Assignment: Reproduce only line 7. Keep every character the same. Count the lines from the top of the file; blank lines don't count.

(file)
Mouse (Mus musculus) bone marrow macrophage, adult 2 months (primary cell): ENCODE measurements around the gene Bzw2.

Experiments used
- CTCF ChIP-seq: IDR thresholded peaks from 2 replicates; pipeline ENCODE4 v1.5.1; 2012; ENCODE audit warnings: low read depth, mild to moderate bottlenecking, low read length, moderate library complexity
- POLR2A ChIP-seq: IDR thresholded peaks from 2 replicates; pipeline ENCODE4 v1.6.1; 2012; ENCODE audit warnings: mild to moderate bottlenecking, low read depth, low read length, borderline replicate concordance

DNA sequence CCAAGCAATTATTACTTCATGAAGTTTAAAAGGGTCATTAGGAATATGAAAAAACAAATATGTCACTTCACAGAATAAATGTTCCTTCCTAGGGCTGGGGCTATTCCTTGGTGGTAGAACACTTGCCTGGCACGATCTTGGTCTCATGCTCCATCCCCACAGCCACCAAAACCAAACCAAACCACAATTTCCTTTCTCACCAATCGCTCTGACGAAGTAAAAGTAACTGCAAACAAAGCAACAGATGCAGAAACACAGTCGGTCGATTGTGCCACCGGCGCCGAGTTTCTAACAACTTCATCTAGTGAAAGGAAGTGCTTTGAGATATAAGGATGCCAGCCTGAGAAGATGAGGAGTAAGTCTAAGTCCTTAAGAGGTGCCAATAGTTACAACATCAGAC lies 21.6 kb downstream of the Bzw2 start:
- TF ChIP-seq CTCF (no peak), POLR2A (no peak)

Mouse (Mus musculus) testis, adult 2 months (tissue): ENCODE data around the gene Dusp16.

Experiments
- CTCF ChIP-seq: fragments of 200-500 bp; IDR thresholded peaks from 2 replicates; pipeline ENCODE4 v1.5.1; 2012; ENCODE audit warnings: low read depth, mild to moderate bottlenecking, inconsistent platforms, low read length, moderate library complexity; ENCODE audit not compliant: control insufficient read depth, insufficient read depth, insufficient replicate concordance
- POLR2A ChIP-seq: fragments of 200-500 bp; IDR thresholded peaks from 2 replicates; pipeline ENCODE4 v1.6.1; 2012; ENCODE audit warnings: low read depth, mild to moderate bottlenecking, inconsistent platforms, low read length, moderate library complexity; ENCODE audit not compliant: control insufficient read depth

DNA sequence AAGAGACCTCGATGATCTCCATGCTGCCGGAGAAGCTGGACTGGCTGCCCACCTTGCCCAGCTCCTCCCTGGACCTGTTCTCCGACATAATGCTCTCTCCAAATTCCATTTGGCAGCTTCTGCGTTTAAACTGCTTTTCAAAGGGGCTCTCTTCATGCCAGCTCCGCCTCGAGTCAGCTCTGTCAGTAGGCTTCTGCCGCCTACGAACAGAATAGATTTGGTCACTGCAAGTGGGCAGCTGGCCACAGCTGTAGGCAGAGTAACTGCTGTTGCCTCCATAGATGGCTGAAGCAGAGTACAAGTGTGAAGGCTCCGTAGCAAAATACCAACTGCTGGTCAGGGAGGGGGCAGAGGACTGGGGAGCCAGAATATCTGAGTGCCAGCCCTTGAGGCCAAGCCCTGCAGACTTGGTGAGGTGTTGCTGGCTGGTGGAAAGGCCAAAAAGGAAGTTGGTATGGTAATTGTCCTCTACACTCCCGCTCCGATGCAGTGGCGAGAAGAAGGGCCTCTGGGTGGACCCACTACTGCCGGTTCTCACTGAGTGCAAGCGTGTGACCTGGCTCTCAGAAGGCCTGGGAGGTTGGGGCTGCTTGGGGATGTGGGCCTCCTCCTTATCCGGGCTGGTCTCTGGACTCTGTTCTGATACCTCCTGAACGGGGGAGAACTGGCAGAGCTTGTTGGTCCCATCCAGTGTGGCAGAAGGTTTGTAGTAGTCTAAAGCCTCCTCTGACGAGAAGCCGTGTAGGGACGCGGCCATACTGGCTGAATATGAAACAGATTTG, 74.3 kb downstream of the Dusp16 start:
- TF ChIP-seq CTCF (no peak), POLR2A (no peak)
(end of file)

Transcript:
Mouse (Mus musculus) testis, adult 2 months (tissue): ENCODE data around the gene Dusp16.